Andrew didn’t have a new cellphone yet, but he borrowed a phone from Evan’s friend Ian to call his dad. He asked if he could ride home with me and get a ride home later, but no dice. Caleb didn’t have football practice, so Sophia and I rode home with him. I told them what I’d heard about the kids who’d transformed with the newly-appeared machine.

“Yeah, some of them are in my classes,” Caleb said. “I’d kind of like to try it out, but I’d better check with the coach first. I’ll bet once the athletic association finds out about that thing, they probably won’t let anyone who’s used it play. Seems like cheating, kind of like steroids.”

“And there’s that lady who got turned into a doll!” Sophia exclaimed. “Don’t, Tyler! It’s dangerous!”

“That reminds me,” I said. “I forgot to ask Andrew if he knew what happened to that doll-lady. Did the sheriff’s deputies take her away or did her friend turn her over to her relatives to bury, or what?”

“Way to be morbid, Tyler,” Caleb commented, and I realized I was freaking Sophia out, so I shut up.

After the way Sophia had reacted when I mentioned the machine, I didn’t think I wanted to try to talk her into going to the library and changing me that afternoon. And Andrew’s parents wouldn’t let him come over again until Friday, at the earliest. So I bided my time; I figured if the sheriff’s department hadn’t fenced off the new machine by now, they probably wouldn’t do it before the weekend, either. Or they would, and whoever was making and installing those machines would put in another one, at the library or somewhere else in town.

But since the prospect of getting my new body had come closer, my intermittent dysphoria had gotten worse. Looking down as I peed or showered and knowing I could be rid of that thing so quickly and easily, without needing a letter from a psychologist or tens of thousands of dollars or my parents' permission... that made it harder to bear. All I needed was to trust someone. I couldn’t wait until the weekend. Wednesday afternoon, after I’d helped Sophia with her English homework, I said: “Can I tell you something and ask you not to tell Mom and Dad or Caleb?”

“Of course,” she said. “Do you need me to help you find out if a girl you like likes you or something?”

I smiled wanly. “No, that’s not it. It’s really important that you don’t tell anybody. It’s not something bad, but Dad would think it is, and I think probably Mom too...”

Her eyes went wide. “Are you gay? Like Austin Hoffman?” He wasn’t the only out gay guy at our school, but he was probably the best known — a track star who’d gone to state competitions two years in a row.

“Not exactly. Do you know what ‘transgender’ means?”

She nodded. “So you want to be a girl...? Oh! You want me to go to that machine at the library with you and change you, don’t you?”

I started to say something, but she kept going.

“But what if it turns you into a doll or something instead? You’d be dead and it would be my fault! I’d go to jail, but that wouldn’t be the worst part, it would be losing my favorite brother!”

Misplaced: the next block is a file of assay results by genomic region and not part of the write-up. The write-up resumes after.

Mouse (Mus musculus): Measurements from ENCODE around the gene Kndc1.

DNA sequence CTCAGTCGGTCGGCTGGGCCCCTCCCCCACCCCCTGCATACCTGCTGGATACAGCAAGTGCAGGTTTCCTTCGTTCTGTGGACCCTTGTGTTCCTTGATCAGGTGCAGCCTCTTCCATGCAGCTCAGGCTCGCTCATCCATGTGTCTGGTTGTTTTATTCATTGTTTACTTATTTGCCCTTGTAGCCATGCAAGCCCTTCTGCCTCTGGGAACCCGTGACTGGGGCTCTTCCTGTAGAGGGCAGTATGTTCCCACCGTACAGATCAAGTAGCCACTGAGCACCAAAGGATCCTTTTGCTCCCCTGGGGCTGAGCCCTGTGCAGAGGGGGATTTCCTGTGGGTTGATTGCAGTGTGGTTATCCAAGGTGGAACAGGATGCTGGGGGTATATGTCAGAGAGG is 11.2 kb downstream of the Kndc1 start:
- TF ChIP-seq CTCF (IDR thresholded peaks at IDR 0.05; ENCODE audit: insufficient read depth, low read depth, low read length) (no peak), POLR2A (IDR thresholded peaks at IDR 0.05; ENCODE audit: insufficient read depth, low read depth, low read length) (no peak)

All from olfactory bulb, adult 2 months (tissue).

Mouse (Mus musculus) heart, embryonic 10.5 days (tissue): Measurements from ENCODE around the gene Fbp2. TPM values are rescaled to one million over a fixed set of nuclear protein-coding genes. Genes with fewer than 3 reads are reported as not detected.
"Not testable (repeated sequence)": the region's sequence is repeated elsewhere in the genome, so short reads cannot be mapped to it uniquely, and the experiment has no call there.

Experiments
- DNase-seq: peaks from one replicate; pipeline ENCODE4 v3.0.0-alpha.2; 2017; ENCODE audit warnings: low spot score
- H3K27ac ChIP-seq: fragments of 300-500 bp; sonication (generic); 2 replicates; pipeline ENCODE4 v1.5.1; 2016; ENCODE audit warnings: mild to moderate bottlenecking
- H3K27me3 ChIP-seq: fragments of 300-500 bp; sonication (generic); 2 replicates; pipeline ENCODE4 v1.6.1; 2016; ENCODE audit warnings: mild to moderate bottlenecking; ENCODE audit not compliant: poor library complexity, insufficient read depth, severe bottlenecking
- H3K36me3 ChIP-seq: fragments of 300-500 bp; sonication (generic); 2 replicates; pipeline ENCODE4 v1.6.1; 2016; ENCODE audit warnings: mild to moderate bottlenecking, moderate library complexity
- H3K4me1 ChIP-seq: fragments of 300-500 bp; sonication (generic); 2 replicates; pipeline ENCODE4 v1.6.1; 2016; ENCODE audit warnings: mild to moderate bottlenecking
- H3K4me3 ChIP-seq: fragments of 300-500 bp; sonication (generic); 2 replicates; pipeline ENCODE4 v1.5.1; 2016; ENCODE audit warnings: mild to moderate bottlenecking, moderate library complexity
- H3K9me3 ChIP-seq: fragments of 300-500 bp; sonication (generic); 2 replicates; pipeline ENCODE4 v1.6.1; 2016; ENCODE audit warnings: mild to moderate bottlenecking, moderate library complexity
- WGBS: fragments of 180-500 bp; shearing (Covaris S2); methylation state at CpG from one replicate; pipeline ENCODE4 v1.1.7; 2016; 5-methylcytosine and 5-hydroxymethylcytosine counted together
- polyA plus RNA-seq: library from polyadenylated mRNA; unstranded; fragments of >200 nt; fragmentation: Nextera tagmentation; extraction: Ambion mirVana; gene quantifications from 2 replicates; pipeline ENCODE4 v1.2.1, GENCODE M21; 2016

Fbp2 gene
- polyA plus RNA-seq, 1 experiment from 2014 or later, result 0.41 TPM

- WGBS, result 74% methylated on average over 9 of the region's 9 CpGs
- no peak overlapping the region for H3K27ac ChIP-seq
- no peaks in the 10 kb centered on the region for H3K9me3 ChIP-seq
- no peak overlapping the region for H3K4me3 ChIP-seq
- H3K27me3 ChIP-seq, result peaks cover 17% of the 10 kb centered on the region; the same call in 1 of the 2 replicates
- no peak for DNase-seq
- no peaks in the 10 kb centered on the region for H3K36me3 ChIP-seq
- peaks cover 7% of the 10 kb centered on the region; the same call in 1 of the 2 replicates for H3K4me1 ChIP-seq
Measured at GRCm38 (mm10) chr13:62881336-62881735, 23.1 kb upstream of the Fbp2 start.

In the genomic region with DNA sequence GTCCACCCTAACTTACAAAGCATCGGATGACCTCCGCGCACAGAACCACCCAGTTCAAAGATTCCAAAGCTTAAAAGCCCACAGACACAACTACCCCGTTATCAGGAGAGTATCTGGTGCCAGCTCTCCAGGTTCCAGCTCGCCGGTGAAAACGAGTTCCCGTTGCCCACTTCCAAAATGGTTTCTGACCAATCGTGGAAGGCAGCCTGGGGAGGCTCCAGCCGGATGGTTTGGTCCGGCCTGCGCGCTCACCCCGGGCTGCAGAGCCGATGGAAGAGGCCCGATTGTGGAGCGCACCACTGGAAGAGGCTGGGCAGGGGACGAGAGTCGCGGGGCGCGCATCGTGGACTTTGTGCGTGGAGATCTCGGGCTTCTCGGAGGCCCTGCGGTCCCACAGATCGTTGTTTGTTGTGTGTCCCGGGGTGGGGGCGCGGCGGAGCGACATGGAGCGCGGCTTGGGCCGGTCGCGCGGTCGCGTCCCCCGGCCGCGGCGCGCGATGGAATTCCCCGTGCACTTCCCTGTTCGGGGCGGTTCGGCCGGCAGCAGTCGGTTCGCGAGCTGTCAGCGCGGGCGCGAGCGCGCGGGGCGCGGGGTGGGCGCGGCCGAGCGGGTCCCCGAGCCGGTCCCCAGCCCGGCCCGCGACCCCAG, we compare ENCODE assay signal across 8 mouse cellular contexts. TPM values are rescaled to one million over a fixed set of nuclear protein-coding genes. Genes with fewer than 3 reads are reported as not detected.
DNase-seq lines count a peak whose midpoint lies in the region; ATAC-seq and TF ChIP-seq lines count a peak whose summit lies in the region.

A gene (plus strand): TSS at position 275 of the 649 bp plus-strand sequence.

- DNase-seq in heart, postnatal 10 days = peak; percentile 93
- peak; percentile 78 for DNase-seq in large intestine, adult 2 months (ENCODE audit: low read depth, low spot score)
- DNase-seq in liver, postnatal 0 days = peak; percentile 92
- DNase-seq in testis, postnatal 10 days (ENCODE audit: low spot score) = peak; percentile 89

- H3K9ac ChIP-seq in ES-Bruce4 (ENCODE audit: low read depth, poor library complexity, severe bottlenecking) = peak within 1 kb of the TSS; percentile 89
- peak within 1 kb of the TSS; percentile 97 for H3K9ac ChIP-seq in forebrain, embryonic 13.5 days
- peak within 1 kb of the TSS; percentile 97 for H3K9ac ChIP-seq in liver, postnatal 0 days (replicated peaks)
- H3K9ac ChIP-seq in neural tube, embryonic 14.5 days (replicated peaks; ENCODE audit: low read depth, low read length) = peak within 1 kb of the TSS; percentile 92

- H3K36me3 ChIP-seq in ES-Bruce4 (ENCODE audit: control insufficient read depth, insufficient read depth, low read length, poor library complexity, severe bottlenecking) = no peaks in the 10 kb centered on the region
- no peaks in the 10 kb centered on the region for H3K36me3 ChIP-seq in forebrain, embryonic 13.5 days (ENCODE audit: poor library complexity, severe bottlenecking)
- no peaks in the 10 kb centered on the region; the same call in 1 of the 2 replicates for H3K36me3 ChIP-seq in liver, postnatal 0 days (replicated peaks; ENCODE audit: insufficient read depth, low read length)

“Listen, it’s okay,” I said. “People have been figuring out more about how they work. There was a guy in Fort Dodge, Iowa that got turned into a little plastic figurine of a dwarf a couple of days ago, and everybody thought he was dead, like the woman here who changed into a doll. But then yesterday he suddenly changed back into himself, like a lot of other people have done. I’m sure the woman who changed into a doll is going to change back, too — after a month or a year, whichever button she or her friend pushed, or maybe sooner if whoever has her puts her in the machine again and goes in the other booth to change her back. And you can do that, too; if you accidentally change me into the wrong thing — if you make me a pretty boy or a grown woman or a kitten or a doll, we can just go back in the machine and you can change me again and again until you get it right. A girl the same age as me, who looks like she’s your big sister.” My eyes were tearing up as I visualized what I hoped to look like. “Please?”

“Okay,” she started, but then she said: “How do you know all that stuff about the plastic figurine changing back into a guy is true? It’s just people talking on the Internet.”

“Yeah, but that’s the only source for this stuff, because the government won’t let the media cover it.”

“I guess,” she said. “I’d feel safer if we’d heard it directly from somebody we knew.” Her eyes lit up. “Oh, we can be scientific about it! We can get a mouse at the pet store and turn it into a catnip mouse or something and wait and see if it turns back —”

“Unfortunately, no,” I said. “A couple of people have tried transforming animals, and it doesn’t work.”

“Do you believe everything people say on the Internet? Scientists are supposed to check each other’s results, like trying to do the same experiment other scientists did and see if they get the same results.” She was better at science classes than me.

“You’re right,” I said. “Let’s do that. But I think we can test it cheaper than buying a mouse at the pet store.”


My huge short fiction collection, Unforgotten and Other Stories, is available from Smashwords in epub format and Amazon in Kindle format. (Smashwords pays its authors better royalties than Amazon.)